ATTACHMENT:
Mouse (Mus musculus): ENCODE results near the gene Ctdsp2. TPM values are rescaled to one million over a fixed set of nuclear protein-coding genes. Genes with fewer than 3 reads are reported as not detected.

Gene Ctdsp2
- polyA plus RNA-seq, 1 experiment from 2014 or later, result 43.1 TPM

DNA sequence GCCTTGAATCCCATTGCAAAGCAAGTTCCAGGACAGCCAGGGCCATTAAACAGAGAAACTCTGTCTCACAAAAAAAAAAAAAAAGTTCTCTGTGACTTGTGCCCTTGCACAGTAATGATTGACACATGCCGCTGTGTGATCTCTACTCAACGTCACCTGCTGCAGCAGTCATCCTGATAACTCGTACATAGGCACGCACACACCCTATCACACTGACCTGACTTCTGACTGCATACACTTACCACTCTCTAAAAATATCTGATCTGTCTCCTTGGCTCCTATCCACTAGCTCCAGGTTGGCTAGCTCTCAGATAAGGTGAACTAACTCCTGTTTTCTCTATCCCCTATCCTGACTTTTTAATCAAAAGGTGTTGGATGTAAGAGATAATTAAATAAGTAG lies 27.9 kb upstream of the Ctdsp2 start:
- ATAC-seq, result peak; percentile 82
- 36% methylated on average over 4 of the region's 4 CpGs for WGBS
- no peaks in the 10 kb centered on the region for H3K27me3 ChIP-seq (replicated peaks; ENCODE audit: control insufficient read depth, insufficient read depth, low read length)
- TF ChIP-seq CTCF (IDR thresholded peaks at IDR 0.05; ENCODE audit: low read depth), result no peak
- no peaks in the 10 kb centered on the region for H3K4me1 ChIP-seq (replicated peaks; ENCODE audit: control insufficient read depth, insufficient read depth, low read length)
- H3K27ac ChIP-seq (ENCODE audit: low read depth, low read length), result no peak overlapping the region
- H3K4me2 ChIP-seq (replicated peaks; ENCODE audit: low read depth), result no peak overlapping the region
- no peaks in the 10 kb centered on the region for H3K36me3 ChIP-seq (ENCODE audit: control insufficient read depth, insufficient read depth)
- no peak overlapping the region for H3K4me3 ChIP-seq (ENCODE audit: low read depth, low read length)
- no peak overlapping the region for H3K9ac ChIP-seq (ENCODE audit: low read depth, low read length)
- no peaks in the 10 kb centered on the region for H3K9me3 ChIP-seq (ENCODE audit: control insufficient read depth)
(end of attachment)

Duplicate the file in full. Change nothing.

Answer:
Mouse (Mus musculus): ENCODE results near the gene Ctdsp2. TPM values are rescaled to one million over a fixed set of nuclear protein-coding genes. Genes with fewer than 3 reads are reported as not detected.

Gene Ctdsp2
- polyA plus RNA-seq, 1 experiment from 2014 or later, result 43.1 TPM

DNA sequence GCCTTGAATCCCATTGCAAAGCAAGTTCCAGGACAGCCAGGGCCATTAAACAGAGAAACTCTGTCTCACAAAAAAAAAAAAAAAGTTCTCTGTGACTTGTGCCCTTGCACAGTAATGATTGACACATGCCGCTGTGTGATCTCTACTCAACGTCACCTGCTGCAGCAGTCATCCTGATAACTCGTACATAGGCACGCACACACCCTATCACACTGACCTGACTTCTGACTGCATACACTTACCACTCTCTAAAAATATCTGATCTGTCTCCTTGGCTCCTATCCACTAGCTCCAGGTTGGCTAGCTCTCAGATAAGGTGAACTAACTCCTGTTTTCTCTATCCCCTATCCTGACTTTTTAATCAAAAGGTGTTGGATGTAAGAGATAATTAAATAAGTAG lies 27.9 kb upstream of the Ctdsp2 start:
- ATAC-seq, result peak; percentile 82
- 36% methylated on average over 4 of the region's 4 CpGs for WGBS
- no peaks in the 10 kb centered on the region for H3K27me3 ChIP-seq (replicated peaks; ENCODE audit: control insufficient read depth, insufficient read depth, low read length)
- TF ChIP-seq CTCF (IDR thresholded peaks at IDR 0.05; ENCODE audit: low read depth), result no peak
- no peaks in the 10 kb centered on the region for H3K4me1 ChIP-seq (replicated peaks; ENCODE audit: control insufficient read depth, insufficient read depth, low read length)
- H3K27ac ChIP-seq (ENCODE audit: low read depth, low read length), result no peak overlapping the region
- H3K4me2 ChIP-seq (replicated peaks; ENCODE audit: low read depth), result no peak overlapping the region
- no peaks in the 10 kb centered on the region for H3K36me3 ChIP-seq (ENCODE audit: control insufficient read depth, insufficient read depth)
- no peak overlapping the region for H3K4me3 ChIP-seq (ENCODE audit: low read depth, low read length)
- no peak overlapping the region for H3K9ac ChIP-seq (ENCODE audit: low read depth, low read length)
- no peaks in the 10 kb centered on the region for H3K9me3 ChIP-seq (ENCODE audit: control insufficient read depth)